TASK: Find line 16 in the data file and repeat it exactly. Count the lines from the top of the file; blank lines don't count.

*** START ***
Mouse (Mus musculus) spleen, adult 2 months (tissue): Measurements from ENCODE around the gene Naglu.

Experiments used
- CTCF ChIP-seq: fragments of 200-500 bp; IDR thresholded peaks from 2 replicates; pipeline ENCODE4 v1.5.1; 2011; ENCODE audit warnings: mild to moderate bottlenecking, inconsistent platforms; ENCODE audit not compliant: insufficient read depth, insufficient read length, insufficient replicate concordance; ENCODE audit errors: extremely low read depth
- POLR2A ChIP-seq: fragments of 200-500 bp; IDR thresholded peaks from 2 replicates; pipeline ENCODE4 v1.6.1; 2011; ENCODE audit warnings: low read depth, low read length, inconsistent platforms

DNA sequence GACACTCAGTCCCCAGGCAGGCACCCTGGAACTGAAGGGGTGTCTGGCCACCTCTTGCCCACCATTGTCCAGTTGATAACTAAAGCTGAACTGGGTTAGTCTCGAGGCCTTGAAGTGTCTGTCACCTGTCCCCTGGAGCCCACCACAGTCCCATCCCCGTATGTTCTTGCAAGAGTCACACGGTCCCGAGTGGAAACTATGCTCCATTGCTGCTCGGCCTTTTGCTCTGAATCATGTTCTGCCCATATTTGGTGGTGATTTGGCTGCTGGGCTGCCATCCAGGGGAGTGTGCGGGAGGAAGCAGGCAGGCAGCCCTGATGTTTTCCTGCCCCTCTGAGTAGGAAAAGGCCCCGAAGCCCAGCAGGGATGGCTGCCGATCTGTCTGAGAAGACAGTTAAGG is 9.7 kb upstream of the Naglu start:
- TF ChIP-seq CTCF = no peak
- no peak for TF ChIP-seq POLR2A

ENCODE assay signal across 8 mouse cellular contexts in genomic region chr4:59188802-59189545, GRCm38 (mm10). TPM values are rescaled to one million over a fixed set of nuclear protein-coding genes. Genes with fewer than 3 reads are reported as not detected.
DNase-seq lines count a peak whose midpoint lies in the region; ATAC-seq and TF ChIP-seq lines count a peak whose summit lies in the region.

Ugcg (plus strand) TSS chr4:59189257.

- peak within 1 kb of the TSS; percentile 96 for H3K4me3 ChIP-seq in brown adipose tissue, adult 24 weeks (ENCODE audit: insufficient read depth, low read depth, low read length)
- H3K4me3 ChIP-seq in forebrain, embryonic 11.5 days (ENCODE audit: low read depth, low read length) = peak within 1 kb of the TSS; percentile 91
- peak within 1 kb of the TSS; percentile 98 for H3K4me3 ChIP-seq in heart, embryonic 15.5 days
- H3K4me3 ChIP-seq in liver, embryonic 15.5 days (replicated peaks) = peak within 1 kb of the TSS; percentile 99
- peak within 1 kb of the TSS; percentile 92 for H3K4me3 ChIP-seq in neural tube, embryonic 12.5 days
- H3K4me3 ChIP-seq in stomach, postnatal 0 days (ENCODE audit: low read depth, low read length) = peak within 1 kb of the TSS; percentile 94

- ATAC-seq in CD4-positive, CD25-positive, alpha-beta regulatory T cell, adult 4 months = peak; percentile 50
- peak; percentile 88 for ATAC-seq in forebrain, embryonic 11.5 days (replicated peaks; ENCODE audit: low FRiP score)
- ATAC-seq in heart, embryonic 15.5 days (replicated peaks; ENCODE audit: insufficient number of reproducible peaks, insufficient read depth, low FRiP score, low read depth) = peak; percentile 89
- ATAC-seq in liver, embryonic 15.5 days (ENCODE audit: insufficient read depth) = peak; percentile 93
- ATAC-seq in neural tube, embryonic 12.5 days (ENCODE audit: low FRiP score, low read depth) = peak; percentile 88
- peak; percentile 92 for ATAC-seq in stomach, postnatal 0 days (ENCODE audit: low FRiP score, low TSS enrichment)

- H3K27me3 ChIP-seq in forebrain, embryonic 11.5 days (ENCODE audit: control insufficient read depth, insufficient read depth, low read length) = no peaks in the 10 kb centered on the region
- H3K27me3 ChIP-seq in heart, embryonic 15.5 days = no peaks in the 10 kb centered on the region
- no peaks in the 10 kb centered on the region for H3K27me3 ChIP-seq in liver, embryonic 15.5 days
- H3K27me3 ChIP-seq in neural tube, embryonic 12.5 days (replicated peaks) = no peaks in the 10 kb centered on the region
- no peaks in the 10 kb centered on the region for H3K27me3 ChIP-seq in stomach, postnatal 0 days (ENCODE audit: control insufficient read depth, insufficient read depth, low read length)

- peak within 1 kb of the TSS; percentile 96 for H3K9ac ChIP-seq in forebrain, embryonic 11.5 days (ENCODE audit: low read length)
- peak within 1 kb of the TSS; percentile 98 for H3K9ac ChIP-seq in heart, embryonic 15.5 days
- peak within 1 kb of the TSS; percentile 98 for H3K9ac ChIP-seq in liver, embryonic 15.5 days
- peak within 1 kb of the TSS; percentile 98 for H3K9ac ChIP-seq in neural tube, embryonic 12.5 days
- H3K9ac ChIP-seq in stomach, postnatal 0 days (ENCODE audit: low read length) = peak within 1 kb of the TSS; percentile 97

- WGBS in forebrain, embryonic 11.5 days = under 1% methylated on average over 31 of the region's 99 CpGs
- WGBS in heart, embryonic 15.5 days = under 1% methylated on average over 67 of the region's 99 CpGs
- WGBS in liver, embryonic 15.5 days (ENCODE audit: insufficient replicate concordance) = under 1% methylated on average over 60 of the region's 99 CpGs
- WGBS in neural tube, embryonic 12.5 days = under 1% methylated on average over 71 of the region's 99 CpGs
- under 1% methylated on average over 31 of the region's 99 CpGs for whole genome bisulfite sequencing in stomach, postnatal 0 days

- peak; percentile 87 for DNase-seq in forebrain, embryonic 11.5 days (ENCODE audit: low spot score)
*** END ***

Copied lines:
- H3K4me3 ChIP-seq in stomach, postnatal 0 days (ENCODE audit: low read depth, low read length) = peak within 1 kb of the TSS; percentile 94